The inhabitants of the car are completely oblivious to the outside world. My parents were thinking only of their petty arguments and minor discomforts. The landscape changed with the mood, as they began to descend into the routine that they would have taken up every hour or so from now on. The tar on the road sizzled; fantasies distort vision and reflect light into a glazed eye. They only thought of themselves.
My little sister, Emma, said "It's my turn on the Game Boy."
"No, it's mine." I said.
"Just give it to Emma. She's youngest." Mother said.
"Where are we on the map now?"
"I WANT IT NOW!" Emma said.
"I don't know; look for yourself, Mother said, "Now give Emma the game boy Naz."
"Can't you all just be quiet? I'm trying to read." I shouted angrily.
"Don't you speak to me like that young lady"
That was the reaction I got from both of my parents as I asked them to keep the noise down. We hadn't moved from this spot for 2 hours. And it was Emma's turn on the Game Boy. And I only wanted to play it to get on Emma's nerves. I could have told them that, but I would have just gotten the same unreasonable reaction, that because I was 10, I didn't have a clue about anything.
The noise began to settle as we listened to our repetitive music and the toneless instructions of the navigator. Each of us was thinking about an incident vivid in our own mind, but forgotten by others. We only thought of our own importance, and the mark we left on others. We were self contained and self absorbed.
We were heading for Cornwall. For all of us except my dad, it was for the first time in three years. It was understandable that they spent most of the long hours lecturing us on manners while we were caged in the car- we had to make a good impression. They were our family though. Should we really have to make an impression on them? Aren't they supposed to know us better than we even know ourselves? Sometimes things aren't what they are assumed to be though.
They suspect the feeling of awkwardness that undercurrents their arrival. It will be smothered by joyfulness, present giving and drink. Concern for each other's appearance makes them interfering. Hills roll past, and the hateful sun is shining straight down onto the car holding them like packed vegetables.
Slowly the car crawled down the stretch of motorway, which the sun was slowly melting. The car had been a shelter from the heat at the beginning of the journey, but then we could feel the effects of it. The angrier and more frustrated we got the warmer the car grew. As the batteries ran out, everyone's books were finished, and we still didn't look like we had moved all that much further we ignored each other and concentrated on ourselves. I was thirsty, my arms were itchy with sweat, my legs were cramped, and I still didn't see why I was the one that always had to read Emma a story, ever since Emma was 5 years old.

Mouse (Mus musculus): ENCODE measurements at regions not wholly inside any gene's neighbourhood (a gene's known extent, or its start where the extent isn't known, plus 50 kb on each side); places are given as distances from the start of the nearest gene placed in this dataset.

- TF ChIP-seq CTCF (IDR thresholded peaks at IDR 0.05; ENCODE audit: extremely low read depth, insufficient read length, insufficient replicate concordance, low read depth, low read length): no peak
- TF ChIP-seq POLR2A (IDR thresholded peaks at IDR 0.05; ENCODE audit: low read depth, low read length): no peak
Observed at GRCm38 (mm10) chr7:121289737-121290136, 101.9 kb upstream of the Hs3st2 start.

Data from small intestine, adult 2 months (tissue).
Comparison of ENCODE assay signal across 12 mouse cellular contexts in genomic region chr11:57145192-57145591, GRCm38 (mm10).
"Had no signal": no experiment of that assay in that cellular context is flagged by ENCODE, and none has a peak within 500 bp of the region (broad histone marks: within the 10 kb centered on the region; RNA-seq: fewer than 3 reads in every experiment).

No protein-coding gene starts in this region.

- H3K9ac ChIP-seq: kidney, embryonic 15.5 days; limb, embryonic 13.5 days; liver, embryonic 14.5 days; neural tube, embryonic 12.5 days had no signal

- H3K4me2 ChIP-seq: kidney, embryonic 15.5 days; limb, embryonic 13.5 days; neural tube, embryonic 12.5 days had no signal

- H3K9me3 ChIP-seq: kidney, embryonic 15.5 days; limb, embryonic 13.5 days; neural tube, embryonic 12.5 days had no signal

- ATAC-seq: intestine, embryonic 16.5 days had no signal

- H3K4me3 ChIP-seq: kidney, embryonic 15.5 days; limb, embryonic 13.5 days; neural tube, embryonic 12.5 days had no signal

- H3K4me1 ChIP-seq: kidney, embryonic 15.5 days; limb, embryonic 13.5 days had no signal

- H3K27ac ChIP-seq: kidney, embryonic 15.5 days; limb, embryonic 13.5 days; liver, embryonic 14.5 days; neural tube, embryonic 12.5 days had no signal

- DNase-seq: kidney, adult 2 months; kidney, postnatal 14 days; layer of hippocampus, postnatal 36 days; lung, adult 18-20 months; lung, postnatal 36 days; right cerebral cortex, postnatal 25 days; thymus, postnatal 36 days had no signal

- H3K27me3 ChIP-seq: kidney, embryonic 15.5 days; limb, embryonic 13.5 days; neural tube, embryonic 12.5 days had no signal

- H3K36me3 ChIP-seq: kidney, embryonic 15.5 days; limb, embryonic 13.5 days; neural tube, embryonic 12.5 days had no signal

"Why can't she read it herself?" I said furiously.
"Because, I asked you to do it" My mother answered me angrily.
"Then ask her."
"She cannot read. And now just do it."
So I went on to read 'We're going on a Bear Hunt' with as much feeling as I would read a recipe.
Slowly as we got closer and closer to Cornwall we forgot every reason we had for not wanting to get there. A huge proper Sunday roast, which would no doubt be on the table when we arrived, sounded like heaven. It was our cousin Alan's birthday, and the cake would be huge and covered in chocolate. We had had experiences of birthday cakes before in Cornwall. They were always worth the journey.
We had a CD on in the car. It was Robbie Williams. We always listened to Robbie Williams and Van Morrison on long car journeys. Everything seems to merge together after a while though, just drowning out the sound of the car and each other.
We were separated and isolated from each other as though in separate cages. We expected no communication. We gave none. We could only think ahead.
By the time that there was only about an hour to go of this pain staking driving us were all looking forward to Cornwall like it was the 'Promised Land'. Every accident was forgotten. We only remembered the food and drink we would be given, the early Christmas and late birthday presents.
We were just coming up the drive of the house when the door opened and every single relative I remember, some that I didn't remember, and some that I didn't even know came swarming down the drive. Within minutes we were all crowded round a huge dining table, ready to begin.
The accidents were forgotten. They had successfully implanted themselves in this household. They would not let it out of their grasp until they left exhausted and overfed, to return to their ordinary routine of work. Believe that we had had a holiday.